The Daily Signal posted an article today explaining how the confusion about this years presidential election could have been avoided. The article cites the 2005 report of the bipartisan Commission on Federal Election Reform, known informally as the Carter-Baker Commission.
The article lists seven areas of recommendations in the report that needed to be changed to prevent all of the charges and counter-charges we currently see.
This is the list:
1) Voter IDs
With the vast expansion of mail-in voting this year, voter ID requirements were less likely.
Today, states have a patchwork of voter ID laws, with 36 states either requiring or requesting voters to present identification at the polls, according to the National Conference of State Legislatures. The conference says only six states have “strict” photo ID requirements—Georgia, Indiana, Kansas, Mississippi, Tennessee, and Wisconsin.
The Carter-Baker Commission called for voter ID standards nationwide in its 2005 report.
2) Mail-In and Absentee Voting Risks
In a brief filed supporting the Trump campaign’s Pennsylvania litigation over mail-in ballots, a group of Republican state attorneys general reference the Cater-Baker Commission report among other items regarding mail-in voting and ballot harvesting.
The 2020 election trends seemed to shift dramatically as mailed-in votes were counted. Further, many questions have emerged about the point of origin for ballots.
Specifically, the report called on states to prohibit third parties or political operatives from collecting ballots—a practice commonly known as “ballot harvesting.”
3) Avoiding Duplicate Registration Across State Lines
In Nevada, the Trump campaign asserts there were potentially thousands of out-of-state votes cast in one of the most closely contested states.
The Carter-Baker Commission report called for states to make it easier to track registered voters who move from one state to another to reduce duplication of registrations.
The report states, “Invalid voter files, which contain ineligible, duplicate, fictional, or deceased voters, are an invitation to fraud.”
“In order to assure that lists take account of citizens moving from one state to another, voter databases should be made interoperable between states,” the Carter-Baker report stated. “This would serve to eliminate duplicate registrations, which are a source of potential fraud.”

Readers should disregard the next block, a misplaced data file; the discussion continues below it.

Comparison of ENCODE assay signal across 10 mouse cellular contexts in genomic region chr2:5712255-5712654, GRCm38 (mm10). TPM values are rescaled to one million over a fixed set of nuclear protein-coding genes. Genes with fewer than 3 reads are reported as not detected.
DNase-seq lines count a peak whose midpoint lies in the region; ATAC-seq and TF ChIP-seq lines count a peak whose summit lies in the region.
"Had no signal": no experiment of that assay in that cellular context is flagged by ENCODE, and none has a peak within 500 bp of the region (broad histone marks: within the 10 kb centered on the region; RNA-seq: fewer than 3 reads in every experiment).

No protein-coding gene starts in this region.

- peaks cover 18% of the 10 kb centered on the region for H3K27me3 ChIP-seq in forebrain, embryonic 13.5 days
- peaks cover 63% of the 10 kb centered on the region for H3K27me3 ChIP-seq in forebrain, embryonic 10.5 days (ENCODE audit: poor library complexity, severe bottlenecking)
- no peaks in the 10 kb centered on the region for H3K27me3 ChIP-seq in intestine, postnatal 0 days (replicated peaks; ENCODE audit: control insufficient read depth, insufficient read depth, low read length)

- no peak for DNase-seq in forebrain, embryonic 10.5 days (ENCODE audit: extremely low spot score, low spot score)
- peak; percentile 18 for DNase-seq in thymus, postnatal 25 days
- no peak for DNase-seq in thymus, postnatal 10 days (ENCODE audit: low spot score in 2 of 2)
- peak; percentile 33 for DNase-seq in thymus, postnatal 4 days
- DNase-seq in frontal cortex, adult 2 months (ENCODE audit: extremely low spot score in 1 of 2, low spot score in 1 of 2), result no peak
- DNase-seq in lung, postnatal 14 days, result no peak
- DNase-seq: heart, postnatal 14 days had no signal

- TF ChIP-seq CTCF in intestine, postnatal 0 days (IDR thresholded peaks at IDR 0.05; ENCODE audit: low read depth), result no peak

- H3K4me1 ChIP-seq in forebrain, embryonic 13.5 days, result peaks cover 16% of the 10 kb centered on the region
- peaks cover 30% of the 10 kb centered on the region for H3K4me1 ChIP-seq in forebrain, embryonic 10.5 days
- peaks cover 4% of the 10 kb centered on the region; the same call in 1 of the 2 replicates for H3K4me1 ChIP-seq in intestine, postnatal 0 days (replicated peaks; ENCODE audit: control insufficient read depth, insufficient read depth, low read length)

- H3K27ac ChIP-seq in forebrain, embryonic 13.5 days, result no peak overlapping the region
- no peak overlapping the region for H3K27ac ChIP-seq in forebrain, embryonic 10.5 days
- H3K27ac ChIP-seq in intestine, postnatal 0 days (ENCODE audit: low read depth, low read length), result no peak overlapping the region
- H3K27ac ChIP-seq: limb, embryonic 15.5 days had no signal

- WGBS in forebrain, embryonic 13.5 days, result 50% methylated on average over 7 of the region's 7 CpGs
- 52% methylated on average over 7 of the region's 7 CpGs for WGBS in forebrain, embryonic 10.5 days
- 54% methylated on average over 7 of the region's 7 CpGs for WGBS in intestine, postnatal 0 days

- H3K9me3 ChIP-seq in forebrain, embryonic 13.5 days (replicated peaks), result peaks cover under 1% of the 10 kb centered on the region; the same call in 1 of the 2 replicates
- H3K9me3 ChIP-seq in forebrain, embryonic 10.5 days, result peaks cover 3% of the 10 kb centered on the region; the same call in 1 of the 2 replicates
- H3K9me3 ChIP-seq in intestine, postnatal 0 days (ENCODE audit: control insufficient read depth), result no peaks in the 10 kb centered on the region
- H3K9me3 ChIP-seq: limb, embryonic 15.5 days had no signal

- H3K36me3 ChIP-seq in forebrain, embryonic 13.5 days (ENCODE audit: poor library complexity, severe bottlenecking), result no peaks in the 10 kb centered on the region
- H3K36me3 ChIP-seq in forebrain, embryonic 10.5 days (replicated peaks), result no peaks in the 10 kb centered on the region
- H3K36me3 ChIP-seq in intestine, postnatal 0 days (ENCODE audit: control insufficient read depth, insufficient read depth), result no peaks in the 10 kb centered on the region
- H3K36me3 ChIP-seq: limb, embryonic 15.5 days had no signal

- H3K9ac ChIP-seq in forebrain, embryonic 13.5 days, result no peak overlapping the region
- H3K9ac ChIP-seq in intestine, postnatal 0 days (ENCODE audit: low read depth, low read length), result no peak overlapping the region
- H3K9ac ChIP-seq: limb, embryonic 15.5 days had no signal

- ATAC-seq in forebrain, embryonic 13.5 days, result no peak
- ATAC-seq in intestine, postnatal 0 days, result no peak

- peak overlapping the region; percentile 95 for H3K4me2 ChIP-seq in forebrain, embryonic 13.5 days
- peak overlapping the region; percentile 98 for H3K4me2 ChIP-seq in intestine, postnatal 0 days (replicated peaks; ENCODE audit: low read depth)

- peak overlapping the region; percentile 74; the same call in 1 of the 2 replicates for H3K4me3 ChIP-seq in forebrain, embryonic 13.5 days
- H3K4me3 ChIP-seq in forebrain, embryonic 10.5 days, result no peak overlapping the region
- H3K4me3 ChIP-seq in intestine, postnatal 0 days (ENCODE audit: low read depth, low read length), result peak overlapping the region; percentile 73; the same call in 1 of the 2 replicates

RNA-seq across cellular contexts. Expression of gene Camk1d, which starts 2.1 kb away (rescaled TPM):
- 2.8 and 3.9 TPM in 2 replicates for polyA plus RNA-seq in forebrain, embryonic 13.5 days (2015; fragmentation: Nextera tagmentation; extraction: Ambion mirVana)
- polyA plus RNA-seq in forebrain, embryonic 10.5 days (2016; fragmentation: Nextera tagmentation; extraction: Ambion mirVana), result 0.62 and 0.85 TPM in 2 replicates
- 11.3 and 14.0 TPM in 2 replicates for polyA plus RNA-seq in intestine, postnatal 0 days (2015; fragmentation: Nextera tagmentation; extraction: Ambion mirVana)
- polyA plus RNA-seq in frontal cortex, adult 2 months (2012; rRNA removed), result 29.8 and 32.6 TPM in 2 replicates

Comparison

4) Election Observers for Integrity
In Pennsylvania, Michigan, and Nevada, Republicans have complained that qualified election observers have been prohibited from watching the counting.
The Carter-Baker Commission report stressed the need for election observers to maintain the integrity of the ballots.
5) Reliable Voting Machines
Voting machines have also been a significant issue in 2020, particularly in Michigan, as one county there flipped from Biden to Trump after a hand recount showed the machine count to be inaccurate.
The Carter-Baker Commission suggested that machines print out paper receipts for voters to verify their vote was accurately counted.
6) Media Calling Elections
On election night, Fox News Channel was the first to call the state of Arizona for Biden, prompting outrage in the Trump camp. Moreover, major media outlets have projected Biden to have won the election, even as vote counting and litigation continue.
The 2005 commission report also addressed problems with the media, suggesting news outlets voluntarily offer candidates free airtime and also show restraint in calling a state for one candidate or the other. The First Amendment would prevent any such rule from being mandatory.
7) Prosecuting Voter Fraud
The Carter-Baker Commission suggested that federal and state prosecutors should more aggressively monitor voter fraud.
“In July of even-numbered years, the U.S. Department of Justice should issue a public report on its investigations of election fraud,” the report says.
Think what a difference these ideas would make in securing the integrity of our elections. Obviously it is too late for this election, but we need to take a good look at instituting these reforms for future elections.